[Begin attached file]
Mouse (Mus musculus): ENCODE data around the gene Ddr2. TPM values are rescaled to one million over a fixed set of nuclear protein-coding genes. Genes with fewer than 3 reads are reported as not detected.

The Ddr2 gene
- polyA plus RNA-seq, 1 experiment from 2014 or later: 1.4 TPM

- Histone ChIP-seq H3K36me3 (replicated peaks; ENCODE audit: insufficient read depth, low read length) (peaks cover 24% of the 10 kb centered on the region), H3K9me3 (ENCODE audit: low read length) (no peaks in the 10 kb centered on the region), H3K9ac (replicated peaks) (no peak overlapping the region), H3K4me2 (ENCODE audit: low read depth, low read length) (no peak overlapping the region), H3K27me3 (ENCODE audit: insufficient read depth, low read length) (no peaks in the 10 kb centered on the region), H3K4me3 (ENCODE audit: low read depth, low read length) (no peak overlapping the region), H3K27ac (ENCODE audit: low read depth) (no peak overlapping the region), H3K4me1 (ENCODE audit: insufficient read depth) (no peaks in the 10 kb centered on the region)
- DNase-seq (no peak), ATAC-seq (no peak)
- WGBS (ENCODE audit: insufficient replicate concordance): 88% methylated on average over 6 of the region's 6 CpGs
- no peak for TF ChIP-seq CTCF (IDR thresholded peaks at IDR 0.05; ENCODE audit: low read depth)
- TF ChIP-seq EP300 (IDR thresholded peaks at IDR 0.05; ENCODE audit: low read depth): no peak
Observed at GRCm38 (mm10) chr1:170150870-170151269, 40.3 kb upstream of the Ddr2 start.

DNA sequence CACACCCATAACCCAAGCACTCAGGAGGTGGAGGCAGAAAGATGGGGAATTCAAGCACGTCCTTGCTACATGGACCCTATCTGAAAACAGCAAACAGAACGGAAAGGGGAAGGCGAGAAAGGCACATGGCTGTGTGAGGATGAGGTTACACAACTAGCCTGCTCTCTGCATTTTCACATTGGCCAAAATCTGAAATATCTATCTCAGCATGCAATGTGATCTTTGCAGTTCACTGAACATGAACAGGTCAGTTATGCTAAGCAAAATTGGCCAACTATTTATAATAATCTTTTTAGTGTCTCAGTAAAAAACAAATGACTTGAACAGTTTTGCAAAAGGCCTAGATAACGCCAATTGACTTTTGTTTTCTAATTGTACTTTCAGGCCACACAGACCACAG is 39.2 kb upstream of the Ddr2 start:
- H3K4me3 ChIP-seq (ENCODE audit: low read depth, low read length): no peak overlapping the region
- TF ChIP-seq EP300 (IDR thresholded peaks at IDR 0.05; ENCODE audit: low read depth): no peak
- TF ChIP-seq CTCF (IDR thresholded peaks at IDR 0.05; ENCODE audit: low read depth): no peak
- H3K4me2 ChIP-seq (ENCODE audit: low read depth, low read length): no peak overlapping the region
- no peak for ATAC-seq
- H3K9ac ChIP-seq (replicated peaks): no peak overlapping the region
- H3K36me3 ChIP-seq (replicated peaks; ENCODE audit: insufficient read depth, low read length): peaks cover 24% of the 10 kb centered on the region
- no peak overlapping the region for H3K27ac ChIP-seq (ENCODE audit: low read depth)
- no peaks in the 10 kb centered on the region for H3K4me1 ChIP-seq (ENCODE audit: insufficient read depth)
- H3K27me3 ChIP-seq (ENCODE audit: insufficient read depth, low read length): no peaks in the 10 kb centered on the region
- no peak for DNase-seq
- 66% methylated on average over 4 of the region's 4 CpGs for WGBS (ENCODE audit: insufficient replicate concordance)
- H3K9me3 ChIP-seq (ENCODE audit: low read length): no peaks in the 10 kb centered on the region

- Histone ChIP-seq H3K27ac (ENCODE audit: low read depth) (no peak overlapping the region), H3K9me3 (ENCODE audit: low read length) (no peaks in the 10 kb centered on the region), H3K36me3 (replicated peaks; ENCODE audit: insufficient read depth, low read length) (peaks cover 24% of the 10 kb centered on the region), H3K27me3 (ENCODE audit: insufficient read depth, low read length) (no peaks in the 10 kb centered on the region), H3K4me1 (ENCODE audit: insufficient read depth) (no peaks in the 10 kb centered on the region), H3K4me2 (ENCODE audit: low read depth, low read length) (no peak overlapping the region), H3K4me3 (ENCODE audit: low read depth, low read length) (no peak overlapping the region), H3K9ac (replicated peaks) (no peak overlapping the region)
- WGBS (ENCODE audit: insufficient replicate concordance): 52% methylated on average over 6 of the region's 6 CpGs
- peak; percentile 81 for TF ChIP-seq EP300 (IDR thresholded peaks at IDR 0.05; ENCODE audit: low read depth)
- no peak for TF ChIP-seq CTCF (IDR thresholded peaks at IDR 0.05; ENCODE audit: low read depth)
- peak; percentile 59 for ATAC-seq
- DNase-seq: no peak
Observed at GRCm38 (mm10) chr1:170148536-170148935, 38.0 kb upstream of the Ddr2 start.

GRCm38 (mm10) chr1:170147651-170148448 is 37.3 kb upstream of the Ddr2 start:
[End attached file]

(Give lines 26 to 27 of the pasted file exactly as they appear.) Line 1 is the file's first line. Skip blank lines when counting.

- peak; percentile 81 for TF ChIP-seq EP300 (IDR thresholded peaks at IDR 0.05; ENCODE audit: low read depth)
- no peak for TF ChIP-seq CTCF (IDR thresholded peaks at IDR 0.05; ENCODE audit: low read depth)